However, this practice may be acceptable if the product justifiably requires an extra space within the container. In this case, a statement explaining the purpose of the extra space is required on the label. For example, a milk shake requires an extra space for mixing and therefore would be required to carry a statement such as "An extra space is provided for shaking purposes".


A net quantity declaration is not required to be stated in an advertisement. If a manufacturer chooses to declare the net quantity of a prepackaged product in an advertisement, then the net quantity declared must be in accordance with section 216 of the SFCR. For example, the net quantity of a food cannot be less than the amount of food stated in an advertisement, as that would be misleading.

When the label shows the net quantity in both metric and Canadian units, the net quantity of a product may be stated in the advertisement in either metric or Canadian units. For example, cookies may be advertised in ounces, without any reference to the gram weight, and vice versa, provided that both grams (metric measure) and ounces (Canadian measure) are on the label of the product being advertised [238, SFCR].

When the label shows only metric units, a food may be advertised in Canadian units, provided that metric units are also stated in the advertisement. However, it is not acceptable to state only the Canadian units in the advertisement.

Two or more completely labelled products sold as a single unit

When two or more completely labelled products are sold together as a single unit, section 239 of the SFCR requires that the following information be shown in the declaration of net quantity:

The foods may be identical (e.g., soft drink cans), similar (e.g., assorted candy bars) or different, (e.g., a taco kit made up of a tin of taco sauce, a packet of seasoning mix and a package of taco shells in which each is completely labelled enclosed in a box). Gift baskets made up of completely labelled fancy biscuits, candies and cheeses, etc., together in an over wrapped basket also fall into this category. A "class" of foods means very closely related foods such as several different brands of candy bars or different varieties of breakfast cereals.

When the foods making up the finished product are two individually packaged and completely labelled single containers of two different product classes, the net quantity must be shown for both foods. For example:

Macaroni 144 g
Parmesan Cheese Sauce Mix 54 g

When the foods making up the finished product are two individually packaged single containers that are not completely labelled, section 239 of the SFCR does not apply and, as such, the net quantity on the finished product could be either shown as above or simply as "Macaroni Casserole Mix 198 g", where the quantity of both foods are combined. When a liquid food and a solid food, such as tomato sauce and dry pizza dough mix, make up one prepackaged food, the net quantity of the finished product may be declared in terms of:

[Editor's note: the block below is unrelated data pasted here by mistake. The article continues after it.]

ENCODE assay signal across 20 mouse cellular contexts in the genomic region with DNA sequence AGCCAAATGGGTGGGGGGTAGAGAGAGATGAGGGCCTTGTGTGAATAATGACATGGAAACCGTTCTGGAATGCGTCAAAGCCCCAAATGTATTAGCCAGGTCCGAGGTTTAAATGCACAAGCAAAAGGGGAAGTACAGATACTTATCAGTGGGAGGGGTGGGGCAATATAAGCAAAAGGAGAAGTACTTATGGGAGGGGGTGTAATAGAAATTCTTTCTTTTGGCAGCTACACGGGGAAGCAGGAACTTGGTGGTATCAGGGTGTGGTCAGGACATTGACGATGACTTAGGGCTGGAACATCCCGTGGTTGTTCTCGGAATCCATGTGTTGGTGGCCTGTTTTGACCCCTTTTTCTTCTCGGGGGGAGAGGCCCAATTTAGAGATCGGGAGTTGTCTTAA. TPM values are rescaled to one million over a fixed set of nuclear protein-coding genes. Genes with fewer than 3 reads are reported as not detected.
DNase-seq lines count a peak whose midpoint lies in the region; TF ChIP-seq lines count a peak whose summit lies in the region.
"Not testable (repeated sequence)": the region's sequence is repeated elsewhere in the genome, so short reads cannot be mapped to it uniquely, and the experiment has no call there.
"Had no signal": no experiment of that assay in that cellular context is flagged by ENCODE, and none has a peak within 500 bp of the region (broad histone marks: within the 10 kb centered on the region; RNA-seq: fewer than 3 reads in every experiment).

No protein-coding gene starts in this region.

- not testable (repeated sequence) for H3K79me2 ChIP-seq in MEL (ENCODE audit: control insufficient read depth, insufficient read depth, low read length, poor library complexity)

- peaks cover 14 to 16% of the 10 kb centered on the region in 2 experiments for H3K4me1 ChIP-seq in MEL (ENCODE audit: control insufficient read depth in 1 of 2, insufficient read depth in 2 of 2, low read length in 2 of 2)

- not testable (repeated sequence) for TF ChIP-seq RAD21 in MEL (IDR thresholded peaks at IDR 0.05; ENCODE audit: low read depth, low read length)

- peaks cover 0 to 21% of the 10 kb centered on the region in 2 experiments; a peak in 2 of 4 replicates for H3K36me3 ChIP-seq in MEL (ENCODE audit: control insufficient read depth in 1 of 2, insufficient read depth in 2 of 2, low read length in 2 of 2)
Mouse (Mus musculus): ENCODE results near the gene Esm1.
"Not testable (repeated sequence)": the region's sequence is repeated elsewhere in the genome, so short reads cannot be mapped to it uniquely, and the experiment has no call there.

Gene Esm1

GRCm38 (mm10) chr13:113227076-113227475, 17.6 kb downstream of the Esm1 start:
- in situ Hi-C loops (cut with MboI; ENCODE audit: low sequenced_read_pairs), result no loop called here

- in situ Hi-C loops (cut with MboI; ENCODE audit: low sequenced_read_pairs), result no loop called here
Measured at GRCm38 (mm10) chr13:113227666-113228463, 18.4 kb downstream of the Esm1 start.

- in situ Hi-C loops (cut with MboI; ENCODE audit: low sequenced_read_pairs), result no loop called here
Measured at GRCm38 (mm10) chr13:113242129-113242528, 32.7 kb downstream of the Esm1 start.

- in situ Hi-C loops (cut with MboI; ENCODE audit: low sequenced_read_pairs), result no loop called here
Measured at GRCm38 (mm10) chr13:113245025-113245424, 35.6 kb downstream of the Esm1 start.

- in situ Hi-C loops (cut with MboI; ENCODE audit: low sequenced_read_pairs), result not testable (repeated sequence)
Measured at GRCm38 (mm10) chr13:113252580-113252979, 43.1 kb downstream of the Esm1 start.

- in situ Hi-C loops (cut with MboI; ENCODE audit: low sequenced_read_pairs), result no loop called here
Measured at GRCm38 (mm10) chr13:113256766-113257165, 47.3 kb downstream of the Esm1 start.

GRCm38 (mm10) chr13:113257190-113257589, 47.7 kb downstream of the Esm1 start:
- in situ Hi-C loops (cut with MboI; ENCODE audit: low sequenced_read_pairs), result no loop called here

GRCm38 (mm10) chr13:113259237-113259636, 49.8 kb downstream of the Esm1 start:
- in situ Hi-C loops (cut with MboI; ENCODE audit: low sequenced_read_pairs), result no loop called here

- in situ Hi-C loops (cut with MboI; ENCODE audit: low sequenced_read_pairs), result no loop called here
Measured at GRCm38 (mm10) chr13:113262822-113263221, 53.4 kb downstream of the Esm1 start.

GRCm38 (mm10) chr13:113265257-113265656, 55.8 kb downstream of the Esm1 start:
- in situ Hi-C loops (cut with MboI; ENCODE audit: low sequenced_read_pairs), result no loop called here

The total net quantity in each class in the unit or the individual net quantity of each identical product in the unit must be stated. For example, "24 tins of Ginger Ale 8.52 L" or "Ginger Ale - 24 cans × 355 ml" or "6 Rice Packets 1 kg & 6 Seasoning Packets 80 g".

Net quantity of servings

When a label or advertisement includes a recipe that refers to the number of servings the recipe makes, the net quantity of each serving of the recipe food is not required to be declared.

This should not be confused with the requirement of section 241 of the SFCR. When there is a reference to the number of servings in a food (as sold), a metric declaration of net quantity of each serving is required, immediately adjacent to the reference, in letters and figures of the same size as those in which the reference is made.


Canadian unit

Canadian unit means a unit of measurement that is set out in Schedule II to the Weights and Measures Act [198, SFCR].

Catch-weight food

Catch-weight food means a food that because of its nature cannot normally be portioned to a predetermined fixed quantity and is, as a result, sold in containers of varying quantities [1, SFCR].

Note: While all catch-weight foods are individually measured, all individually measured commodities are not necessarily catch-weight. For example, liquids are not normally catch-weight foods because they can be measured to predetermined volumes.


Class means very closely related foods. For example, several different brands of candy bars or different varieties of breakfast cereal are foods in a class.

Consumer prepackaged

Consumer prepackaged, in respect to a food, means packaged in a container in the manner in which the food is ordinarily sold to or used or purchased by an individual – or in which the food may reasonably be expected to be obtained by an individual – without being repackaged, to be used for non-commercial purposes [1, SFCR].

Individually measured

In Division 4 of Part 11 of the SFCR, individually measured, in respect to a food, means that the food is measured and packaged in a manner other than in accordance with a predetermined fixed quantity and, as a result, is sold in varying quantities [302(3), SFCR].

Metric unit

Metric unit means a unit of measurement that is set out in Schedule I to the Weights and Measures Act [198, SFCR].